Ashleigh Anpilova


Illya muses on the things of which he is proud.

An established relationship story.

Written: March 2007. Word count: 700.



According to my partner, there are many things of which I should be justifiably proud.


My, what in Napoleon's opinion was harsh, Russian upbringing. I, however, do not view it as he does. What was, was; there was nothing I could do about it. I could not change the circumstances. I was born in Russia; orphaned at a very young age; caught the eye of a General with the KGB. What was, was.


My academic achievements: a Masters Degree from the Sorbonne; a Doctorate from Cambridge University. Yes, of those I do confess to being a little proud. One day, when Napoleon reaches forty and is forced to retire from the field, I shall move into U.N.C.L.E.'s labs, where I will be better placed to use my academic qualifications.


Being a Russian in America at the height of the Cold War. I admit it was not always easy. More than a few people saw me as a deviant, a traitor, a spy - which I was, just not in the way they thought. However, thanks to Napoleon, I survived. I was his partner, his friend, and later his lover; things of which I am very proud. His reputation preceded him, and whilst I had always believed that I would be a good partner to him, that I would suit him in that respect, I was not certain that we would become friends. I never let the idea of being his lover become a conscious consideration.


My homosexuality. I know this might be considered a strange thing of which to be proud. After all, to many it is wrong, evil, disgusting; many view people who prefer to be involved romantically and sexually with others of their own sex, as deviants. However, when I realized my true nature, which was some years before I left Russia, I decided that I would rather abstain from all intimacy, rather than live a lie. And indeed, I did that very thing. Napoleon, the man for whom intimacy is as vital as breathing, was amazed when I confessed this; it is he who says that I should be proud of my decision. Any maybe he is correct. It does take more energy, more self-confidence to be different; it is much easier to simply conform to what is 'normal'.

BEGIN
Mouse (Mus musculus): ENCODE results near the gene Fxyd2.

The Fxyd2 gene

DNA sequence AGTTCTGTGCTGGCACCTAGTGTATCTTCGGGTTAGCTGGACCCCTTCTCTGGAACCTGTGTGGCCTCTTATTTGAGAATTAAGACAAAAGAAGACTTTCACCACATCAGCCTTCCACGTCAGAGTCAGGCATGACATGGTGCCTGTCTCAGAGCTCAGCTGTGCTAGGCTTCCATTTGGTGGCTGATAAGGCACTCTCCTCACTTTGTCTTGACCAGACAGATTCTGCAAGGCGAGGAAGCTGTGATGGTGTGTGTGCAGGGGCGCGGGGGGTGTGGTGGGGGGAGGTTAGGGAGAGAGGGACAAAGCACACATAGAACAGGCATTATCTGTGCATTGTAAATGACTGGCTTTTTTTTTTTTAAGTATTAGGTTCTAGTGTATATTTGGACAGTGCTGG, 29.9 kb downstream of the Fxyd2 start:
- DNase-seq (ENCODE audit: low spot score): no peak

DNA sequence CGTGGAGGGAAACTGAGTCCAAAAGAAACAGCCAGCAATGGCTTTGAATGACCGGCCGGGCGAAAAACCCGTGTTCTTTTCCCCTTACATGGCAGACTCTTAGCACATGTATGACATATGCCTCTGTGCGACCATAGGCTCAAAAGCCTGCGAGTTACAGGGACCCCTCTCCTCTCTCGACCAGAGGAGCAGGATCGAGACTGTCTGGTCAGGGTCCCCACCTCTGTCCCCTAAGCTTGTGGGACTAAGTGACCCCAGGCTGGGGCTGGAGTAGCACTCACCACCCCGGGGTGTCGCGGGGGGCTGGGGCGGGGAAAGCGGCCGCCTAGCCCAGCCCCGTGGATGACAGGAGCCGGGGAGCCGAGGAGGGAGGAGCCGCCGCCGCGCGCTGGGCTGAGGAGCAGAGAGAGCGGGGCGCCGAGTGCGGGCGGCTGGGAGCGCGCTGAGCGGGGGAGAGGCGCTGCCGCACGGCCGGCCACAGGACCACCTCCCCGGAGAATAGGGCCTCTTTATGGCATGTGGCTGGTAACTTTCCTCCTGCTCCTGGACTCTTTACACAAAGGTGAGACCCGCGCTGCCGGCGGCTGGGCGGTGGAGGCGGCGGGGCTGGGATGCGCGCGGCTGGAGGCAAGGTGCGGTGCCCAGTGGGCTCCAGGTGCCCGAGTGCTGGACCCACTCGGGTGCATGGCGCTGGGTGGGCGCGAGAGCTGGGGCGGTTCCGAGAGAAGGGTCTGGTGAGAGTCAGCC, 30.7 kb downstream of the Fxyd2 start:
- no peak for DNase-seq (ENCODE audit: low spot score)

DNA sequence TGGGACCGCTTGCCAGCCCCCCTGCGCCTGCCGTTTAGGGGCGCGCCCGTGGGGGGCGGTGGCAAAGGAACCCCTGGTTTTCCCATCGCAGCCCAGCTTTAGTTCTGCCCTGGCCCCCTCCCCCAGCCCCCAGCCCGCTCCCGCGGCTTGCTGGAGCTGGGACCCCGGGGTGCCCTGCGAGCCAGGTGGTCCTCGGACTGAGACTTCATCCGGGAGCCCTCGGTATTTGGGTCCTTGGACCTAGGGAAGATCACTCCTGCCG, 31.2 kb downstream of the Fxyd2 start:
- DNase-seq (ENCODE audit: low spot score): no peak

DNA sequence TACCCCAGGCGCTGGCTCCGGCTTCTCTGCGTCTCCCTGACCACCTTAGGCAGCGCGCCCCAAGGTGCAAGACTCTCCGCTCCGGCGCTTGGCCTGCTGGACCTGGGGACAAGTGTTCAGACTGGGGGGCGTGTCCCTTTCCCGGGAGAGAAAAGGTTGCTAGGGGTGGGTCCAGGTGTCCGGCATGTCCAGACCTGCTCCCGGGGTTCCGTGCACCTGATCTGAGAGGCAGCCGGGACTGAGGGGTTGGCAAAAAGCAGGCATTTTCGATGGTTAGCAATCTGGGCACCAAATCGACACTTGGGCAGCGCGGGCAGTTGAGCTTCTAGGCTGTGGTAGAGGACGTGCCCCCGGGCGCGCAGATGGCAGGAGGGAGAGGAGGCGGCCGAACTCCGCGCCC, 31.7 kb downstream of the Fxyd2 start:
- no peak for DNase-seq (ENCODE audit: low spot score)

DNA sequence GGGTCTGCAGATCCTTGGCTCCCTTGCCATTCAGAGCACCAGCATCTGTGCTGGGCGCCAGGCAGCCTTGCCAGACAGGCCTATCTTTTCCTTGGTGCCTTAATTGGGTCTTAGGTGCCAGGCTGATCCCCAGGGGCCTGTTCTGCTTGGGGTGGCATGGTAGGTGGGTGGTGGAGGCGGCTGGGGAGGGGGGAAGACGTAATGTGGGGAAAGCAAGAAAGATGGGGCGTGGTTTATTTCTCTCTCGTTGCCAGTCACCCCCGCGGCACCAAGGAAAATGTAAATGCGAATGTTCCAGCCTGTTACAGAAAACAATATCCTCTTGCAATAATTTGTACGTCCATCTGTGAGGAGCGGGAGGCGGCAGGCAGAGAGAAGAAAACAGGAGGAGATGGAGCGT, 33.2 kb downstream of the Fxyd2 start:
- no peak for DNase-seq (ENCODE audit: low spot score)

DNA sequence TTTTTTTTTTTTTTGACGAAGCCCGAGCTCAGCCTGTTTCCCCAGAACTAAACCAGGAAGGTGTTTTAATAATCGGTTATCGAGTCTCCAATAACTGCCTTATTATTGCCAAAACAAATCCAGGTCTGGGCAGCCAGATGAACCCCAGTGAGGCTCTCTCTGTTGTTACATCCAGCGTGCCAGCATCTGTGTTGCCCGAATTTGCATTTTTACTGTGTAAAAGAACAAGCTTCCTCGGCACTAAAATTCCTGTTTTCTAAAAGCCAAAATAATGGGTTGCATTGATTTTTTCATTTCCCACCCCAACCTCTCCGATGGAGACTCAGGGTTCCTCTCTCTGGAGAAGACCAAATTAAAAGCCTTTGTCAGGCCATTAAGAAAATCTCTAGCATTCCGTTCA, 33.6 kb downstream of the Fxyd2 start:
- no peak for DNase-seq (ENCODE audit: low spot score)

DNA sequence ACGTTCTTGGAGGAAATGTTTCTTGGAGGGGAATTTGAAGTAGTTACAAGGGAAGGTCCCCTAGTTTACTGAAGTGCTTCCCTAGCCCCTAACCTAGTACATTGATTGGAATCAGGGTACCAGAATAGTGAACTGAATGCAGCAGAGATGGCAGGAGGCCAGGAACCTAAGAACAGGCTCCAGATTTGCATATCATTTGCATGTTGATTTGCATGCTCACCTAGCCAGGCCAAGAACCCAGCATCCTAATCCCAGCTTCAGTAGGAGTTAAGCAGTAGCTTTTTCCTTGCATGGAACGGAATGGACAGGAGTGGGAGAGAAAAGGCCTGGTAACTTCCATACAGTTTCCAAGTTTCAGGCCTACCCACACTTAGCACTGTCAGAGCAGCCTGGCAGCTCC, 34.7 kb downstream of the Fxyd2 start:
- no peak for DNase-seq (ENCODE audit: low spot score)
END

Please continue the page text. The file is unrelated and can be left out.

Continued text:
My professional skills and expertise. Some of these, I am a little proud of, others, less so. However, it is many of the 'less so' ones that have saved lives; even saved the world. It is many of those that both Napoleon and I call on in our daily lives. I am not proud of the fact that I can kill and maim, not even when by doing so I save the life of an innocent. It is just something I do. Something I have to do. Something that, like my upbringing, there is nothing I can do to change it. Unless I leave U.N.C.L.E. of course; leave U.N.C.L.E., and leave Napoleon. And as that is not something I choose to do, I have learnt to live with the less savory side of my abilities.


However, all of these things pale into insignificance when I consider the thing of which I am most proud. The fact that I, Illya Nickovetch Kuryakin, a man, has achieved what no woman has managed to achieve: Napoleon's fidelity. It took several years, but finally, following his return from a winter holiday with one of his many beautiful conquests, he decided that he had played the field enough. He made the decision to offer me commitment, and I made the decision to accept his offer.


Of course, it does not stop him from looking, from flirting, from being the man I know and love; from being Napoleon Solo. It does not, naturally, stop him from taking an attractive young lady out for dinner and dancing, should the particular affair in which we are involved necessitate him to do so. However, looking, flirting, dinner and dancing, is all that it is. It is to me he returns; me who has heart and his love. And knowing this, knowing what I have accomplished, what I have, does indeed make me proud; justifiable, in my opinion, proud.



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